Punch Needle Embroidery: Punch needle embroidery is another technique to use to make great gifts or projects to keep. This craft dates back to the 17th century. Punch needle embroidery has been referred to as thread painting. This craft is worked on the back side of the fabric, you see the running stitches as you work, not the pile being created. Dimensions Seashells Punch Needle Kit
Punch needle embroidery uses pencil-shaped needles that are hollow in the center and are available in several sizes. While the handle is a permanent tool there are different sized needles that can be used in it. Yarn is punched through the fabric with this tool leaving tufted loops of yarn on top of the fabric. It creates a textured pile surface similar to a hooked rug. Various threads, yarns, and even ribbon can be used, anything that fits into the punch needle embroidery tool. It can be adjusted to make the loops short or long giving a dimensional look. While the technique is easy to do, you can create basic to complex designs on a wide area of fabric.
Punch needle embroidery can be done on 14 or 18 count Aida cloth, weaver’s cloth, or loose-weave linen or damask to create your own project. Fabric stamp pad ink and a rubber stamp can be used to stamp your design on the fabric. Kits are also available with the material, design, and threads needed to complete a project.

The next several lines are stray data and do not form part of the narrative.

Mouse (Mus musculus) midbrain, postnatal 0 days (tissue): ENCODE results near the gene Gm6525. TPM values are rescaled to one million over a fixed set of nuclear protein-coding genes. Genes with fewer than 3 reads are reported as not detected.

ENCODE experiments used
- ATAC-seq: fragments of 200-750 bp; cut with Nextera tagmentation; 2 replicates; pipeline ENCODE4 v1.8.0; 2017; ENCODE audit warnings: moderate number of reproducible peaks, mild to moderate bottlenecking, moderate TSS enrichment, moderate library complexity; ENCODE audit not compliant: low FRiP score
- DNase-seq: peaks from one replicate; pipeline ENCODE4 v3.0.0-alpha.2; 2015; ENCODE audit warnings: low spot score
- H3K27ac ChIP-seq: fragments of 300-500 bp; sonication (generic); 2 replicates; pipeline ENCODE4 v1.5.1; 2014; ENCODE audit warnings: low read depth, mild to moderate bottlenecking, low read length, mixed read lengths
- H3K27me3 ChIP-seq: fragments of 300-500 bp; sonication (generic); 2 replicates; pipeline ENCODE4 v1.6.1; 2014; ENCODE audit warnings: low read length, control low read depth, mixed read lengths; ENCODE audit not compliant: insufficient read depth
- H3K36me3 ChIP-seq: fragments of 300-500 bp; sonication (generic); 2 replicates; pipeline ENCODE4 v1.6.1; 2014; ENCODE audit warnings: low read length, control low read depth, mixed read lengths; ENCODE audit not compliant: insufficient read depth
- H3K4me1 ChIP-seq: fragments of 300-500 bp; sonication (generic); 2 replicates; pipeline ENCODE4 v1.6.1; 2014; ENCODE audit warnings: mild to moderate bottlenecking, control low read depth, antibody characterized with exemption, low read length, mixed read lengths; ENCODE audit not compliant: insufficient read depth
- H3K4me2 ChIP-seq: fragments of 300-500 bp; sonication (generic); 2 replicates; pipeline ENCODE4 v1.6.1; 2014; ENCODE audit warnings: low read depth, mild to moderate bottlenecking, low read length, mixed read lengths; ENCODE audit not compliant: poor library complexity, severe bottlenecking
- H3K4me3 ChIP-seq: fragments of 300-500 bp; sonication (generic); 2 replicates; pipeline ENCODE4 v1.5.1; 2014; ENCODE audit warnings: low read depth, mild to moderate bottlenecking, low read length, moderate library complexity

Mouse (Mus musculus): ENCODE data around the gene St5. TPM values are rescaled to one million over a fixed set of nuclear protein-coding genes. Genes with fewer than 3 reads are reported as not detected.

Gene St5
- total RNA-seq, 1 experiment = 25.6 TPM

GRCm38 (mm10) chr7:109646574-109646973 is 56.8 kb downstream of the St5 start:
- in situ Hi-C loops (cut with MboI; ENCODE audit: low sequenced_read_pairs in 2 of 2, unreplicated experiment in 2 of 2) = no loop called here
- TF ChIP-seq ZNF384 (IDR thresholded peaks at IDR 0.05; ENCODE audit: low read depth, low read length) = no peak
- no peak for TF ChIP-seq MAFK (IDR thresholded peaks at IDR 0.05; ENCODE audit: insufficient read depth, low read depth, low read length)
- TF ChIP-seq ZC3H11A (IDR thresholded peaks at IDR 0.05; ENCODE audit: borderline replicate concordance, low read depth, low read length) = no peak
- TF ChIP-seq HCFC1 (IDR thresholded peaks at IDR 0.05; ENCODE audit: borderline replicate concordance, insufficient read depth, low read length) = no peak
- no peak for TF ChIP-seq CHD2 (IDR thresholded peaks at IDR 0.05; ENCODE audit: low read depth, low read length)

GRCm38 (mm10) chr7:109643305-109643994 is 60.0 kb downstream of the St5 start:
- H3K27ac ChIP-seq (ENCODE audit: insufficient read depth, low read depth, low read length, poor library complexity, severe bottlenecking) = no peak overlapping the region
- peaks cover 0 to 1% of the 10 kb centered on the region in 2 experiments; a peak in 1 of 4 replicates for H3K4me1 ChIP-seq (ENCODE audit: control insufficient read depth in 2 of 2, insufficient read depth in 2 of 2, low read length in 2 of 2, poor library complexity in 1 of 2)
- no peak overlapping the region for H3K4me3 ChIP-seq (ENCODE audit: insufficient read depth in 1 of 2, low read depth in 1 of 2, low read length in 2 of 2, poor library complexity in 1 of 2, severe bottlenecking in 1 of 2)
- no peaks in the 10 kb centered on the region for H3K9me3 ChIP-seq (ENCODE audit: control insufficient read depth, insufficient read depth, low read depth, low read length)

Some techniques for punch needle embroidery start with tightly securing the material in a hoop. Outline the border of the design, then fill it in with rows of punching. You want to try to hold the tool perpendicular to the fabric and barely lift it from the fabric, almost scratch the fabric, as you move it to the next spot. The area should have evenly punched and clean lines as you work. When a different color yarn is needed for a row, angle the tool away from that area so the loops don’t get mixed with the other color. Since you are working on the back side, turn the hoop over to the front side every now and then to check for areas that have not been punched. Fill in any gaps with the correct color. Try to keep the trailing end of the yarn away from anything it could snag on, to prevent the loss of stitches and time. Do not bunch the punches too closely together to prevent a bumpy and bulky look on the fabric.
There is no need to knot the ends of the threads when doing punch needle embroidery. You should use craft glue to secure the stitches on the back of the fabric when done, especially if the item will be laundered. A stitch can easily be pulled out without affecting other stitches to fix a mistake. This technique can be used to make framed pieces for the wall, Christmas ornaments, embellishments for clothing and so on. So for a craft that is easy, fast, relaxing, inexpensive, and versatile try doing punch needle embroidery.